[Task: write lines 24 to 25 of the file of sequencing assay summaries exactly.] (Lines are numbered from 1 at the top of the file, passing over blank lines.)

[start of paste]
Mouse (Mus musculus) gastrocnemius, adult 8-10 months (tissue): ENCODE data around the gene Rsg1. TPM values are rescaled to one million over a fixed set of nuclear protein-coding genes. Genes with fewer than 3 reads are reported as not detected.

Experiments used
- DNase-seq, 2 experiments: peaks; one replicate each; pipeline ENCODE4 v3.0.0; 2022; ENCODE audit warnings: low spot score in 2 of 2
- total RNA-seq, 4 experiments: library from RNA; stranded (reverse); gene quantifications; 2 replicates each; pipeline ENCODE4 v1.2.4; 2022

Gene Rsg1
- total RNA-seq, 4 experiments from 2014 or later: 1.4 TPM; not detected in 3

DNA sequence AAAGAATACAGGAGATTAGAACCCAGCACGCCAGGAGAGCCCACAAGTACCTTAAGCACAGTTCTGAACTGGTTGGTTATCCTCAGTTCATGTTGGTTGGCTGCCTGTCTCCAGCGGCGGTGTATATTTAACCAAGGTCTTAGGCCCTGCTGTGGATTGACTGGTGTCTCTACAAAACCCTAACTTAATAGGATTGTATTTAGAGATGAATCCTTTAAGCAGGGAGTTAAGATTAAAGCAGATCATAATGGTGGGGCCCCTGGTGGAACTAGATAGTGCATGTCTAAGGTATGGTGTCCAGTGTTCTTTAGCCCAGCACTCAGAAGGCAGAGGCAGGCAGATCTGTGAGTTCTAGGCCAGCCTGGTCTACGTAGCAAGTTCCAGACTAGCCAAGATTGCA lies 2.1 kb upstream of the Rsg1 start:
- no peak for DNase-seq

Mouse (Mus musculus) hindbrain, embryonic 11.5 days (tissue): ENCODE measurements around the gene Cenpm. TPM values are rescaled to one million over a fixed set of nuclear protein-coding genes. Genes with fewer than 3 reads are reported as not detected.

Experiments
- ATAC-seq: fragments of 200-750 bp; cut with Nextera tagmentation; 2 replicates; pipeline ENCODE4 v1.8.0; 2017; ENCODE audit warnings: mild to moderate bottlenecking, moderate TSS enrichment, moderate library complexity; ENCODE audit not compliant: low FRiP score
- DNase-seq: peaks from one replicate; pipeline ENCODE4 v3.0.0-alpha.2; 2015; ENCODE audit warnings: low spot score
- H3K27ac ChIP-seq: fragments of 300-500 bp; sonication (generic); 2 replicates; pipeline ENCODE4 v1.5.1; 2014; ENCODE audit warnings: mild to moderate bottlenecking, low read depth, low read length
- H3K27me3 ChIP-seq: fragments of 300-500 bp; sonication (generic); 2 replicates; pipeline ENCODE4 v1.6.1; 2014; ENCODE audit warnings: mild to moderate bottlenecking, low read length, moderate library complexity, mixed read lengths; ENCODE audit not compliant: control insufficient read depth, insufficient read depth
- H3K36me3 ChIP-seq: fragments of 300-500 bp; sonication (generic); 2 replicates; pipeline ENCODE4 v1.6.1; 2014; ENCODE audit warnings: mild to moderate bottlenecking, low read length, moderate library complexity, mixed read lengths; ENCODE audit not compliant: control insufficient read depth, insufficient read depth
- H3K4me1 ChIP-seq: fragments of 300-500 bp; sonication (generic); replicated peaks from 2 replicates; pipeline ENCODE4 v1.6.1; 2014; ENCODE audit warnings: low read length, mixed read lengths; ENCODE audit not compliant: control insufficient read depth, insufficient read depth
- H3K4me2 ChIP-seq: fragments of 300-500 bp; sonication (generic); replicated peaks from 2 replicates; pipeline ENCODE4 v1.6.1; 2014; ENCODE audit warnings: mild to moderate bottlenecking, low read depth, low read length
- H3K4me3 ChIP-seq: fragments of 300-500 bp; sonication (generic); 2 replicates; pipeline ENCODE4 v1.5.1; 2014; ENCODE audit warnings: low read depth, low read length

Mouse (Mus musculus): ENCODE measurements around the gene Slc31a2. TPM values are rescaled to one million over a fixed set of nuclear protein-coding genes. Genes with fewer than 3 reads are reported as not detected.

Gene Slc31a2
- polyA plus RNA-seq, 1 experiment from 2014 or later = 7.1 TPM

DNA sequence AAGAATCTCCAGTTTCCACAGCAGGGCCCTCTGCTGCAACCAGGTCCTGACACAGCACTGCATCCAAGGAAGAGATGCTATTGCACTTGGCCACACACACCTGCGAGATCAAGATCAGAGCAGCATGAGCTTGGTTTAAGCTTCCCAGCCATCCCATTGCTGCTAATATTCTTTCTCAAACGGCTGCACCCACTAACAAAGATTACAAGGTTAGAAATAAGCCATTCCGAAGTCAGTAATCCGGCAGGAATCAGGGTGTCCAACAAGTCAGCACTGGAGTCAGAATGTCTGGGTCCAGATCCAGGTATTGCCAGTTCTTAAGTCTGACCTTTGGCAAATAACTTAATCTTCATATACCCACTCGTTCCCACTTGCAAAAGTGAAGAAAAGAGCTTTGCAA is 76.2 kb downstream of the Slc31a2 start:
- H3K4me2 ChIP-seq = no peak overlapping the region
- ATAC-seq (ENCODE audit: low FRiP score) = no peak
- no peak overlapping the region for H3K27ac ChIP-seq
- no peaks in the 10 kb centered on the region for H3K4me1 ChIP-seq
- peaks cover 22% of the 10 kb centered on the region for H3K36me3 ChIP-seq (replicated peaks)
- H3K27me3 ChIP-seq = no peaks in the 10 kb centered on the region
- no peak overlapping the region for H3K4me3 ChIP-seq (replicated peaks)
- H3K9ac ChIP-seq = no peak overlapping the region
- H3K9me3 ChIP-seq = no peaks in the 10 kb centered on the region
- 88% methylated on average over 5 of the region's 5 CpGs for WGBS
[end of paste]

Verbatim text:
- ATAC-seq (ENCODE audit: low FRiP score) = no peak
- no peak overlapping the region for H3K27ac ChIP-seq